The Church Of God in Christ was formed in 1897 by a group of disfellowshiped Baptists, most notably Charles Price Jones (1865–1949) and Charles Harrison Mason (1866–1961) and is a Pentecostal Christian denomination with a predominantly African-American membership. It ranks as the largest Pentecostal denomination and the fifth largest Christian denomination in the U.S. Evangelical Baptist, and Methodist preachers traveled throughout the South in the Great Awakening of the late 18th century and appealed directly to slaves, and a few thousand slaves converted. Early COGIC leaders were very much attracted by the Pentecostal message and would break from the Baptist for this reason.



A.M.E. Church -
The African Methodist Episcopal Church, usually called the A.M.E. Church, is a predominantly African-American Methodist denomination based in the US. It is the oldest independent Protestant denomination founded by blacks in the world. It was founded by the Rt. Rev. Richard Allen in Philadelphia, Pennsylvania, in 1816 from several black Methodist congregations in the mid-Atlantic area that wanted independence from white Methodists.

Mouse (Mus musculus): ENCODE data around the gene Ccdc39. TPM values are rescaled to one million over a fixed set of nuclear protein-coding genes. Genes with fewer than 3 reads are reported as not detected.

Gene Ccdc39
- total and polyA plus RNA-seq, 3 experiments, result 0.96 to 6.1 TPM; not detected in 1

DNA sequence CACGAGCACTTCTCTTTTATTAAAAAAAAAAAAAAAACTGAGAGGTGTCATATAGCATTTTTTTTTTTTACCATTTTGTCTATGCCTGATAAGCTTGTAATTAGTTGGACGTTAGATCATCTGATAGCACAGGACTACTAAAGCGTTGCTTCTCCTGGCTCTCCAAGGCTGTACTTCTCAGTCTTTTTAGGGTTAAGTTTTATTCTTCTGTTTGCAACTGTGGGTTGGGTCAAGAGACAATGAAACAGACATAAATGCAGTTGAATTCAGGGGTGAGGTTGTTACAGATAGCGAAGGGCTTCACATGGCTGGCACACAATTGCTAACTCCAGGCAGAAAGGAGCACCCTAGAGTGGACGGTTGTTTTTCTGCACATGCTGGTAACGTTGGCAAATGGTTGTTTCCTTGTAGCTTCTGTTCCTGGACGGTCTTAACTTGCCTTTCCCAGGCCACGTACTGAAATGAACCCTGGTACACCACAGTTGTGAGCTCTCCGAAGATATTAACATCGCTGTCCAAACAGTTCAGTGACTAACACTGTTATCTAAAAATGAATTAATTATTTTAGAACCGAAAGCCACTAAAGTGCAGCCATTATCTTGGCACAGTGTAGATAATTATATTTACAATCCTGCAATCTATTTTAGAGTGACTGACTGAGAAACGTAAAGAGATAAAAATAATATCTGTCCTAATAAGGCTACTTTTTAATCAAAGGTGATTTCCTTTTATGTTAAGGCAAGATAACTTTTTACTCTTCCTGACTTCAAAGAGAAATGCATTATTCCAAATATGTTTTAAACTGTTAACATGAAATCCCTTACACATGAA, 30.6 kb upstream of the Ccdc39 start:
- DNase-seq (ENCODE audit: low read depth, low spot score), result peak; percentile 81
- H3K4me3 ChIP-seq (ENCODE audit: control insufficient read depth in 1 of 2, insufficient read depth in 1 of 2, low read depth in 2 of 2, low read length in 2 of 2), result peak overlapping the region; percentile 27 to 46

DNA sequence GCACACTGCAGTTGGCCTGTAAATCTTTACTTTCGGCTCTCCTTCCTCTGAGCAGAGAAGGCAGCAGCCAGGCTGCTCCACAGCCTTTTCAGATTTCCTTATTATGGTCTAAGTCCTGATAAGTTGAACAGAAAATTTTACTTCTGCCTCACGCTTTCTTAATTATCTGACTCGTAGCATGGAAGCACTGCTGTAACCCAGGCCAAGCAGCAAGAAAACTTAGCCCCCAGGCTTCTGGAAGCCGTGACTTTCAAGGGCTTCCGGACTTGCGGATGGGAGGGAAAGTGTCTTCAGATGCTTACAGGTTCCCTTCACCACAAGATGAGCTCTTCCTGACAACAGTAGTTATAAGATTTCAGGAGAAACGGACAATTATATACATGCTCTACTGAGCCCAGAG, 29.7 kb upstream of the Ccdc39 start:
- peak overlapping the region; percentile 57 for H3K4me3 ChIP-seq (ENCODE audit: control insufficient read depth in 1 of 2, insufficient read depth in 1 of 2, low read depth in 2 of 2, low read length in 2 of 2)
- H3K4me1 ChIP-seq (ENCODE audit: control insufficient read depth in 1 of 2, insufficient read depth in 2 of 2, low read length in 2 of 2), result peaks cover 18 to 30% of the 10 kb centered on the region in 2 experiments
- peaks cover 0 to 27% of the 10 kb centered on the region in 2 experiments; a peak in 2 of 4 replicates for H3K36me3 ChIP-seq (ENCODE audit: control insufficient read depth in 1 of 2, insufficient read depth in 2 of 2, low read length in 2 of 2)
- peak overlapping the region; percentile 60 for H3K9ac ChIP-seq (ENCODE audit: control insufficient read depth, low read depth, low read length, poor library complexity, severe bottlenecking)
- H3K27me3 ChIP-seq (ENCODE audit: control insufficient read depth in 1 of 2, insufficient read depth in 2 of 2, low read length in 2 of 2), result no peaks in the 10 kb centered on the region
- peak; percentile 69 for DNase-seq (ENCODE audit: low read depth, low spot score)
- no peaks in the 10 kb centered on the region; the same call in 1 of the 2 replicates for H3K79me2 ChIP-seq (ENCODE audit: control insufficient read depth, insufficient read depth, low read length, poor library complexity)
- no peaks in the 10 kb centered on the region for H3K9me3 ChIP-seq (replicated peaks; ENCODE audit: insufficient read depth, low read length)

Baptists -
Baptists are individuals who comprise a group of denominations and churches that subscribe to a doctrine that baptism should be performed only for professing believers (believer's baptism, as opposed to infant baptism) and that it must be done by complete immersion (as opposed to affusion or sprinkling). Other tenets of Baptist churches include soul competency (liberty), salvation through faith alone, Scripture alone as the rule of faith and practice, and the autonomy of the local congregation. Baptists recognize two ministerial offices, pastors, and deacons. Baptist churches are widely considered to be Protestant churches, though some Baptists disavow this identity.



Islam -
An adherent of Islam is called a Muslim. Jews felt like they were chosen people who were promised a land filled with milk and honey, a holy land. This promise was made to Abraham and his seed. Abraham's wife Sarah had trouble conceiving children so to keep the promise alive and in the family she chose Hagar who was an Egyptian handmaid to have sexual relations with Abraham to bear a son, which is what they did. This son's name was Ishmael.

But something happened later that would throw things into a tizzy. At a very old age Sarah was now able to have kids and bore a son named Isaac.

Now here's the problem. Does the promise belong to Sarah's son or Hagar's son? Sarah felt it belonged to her bloodline, so she sent Hagar and Ishmael into the wilderness for them to die. But guess what? They didn't die. Muhammad who was the final prophet sent by God as identified in the Quran was born within Ishmael's seed line.

So even to this day these two groups don't care for each other.




Science -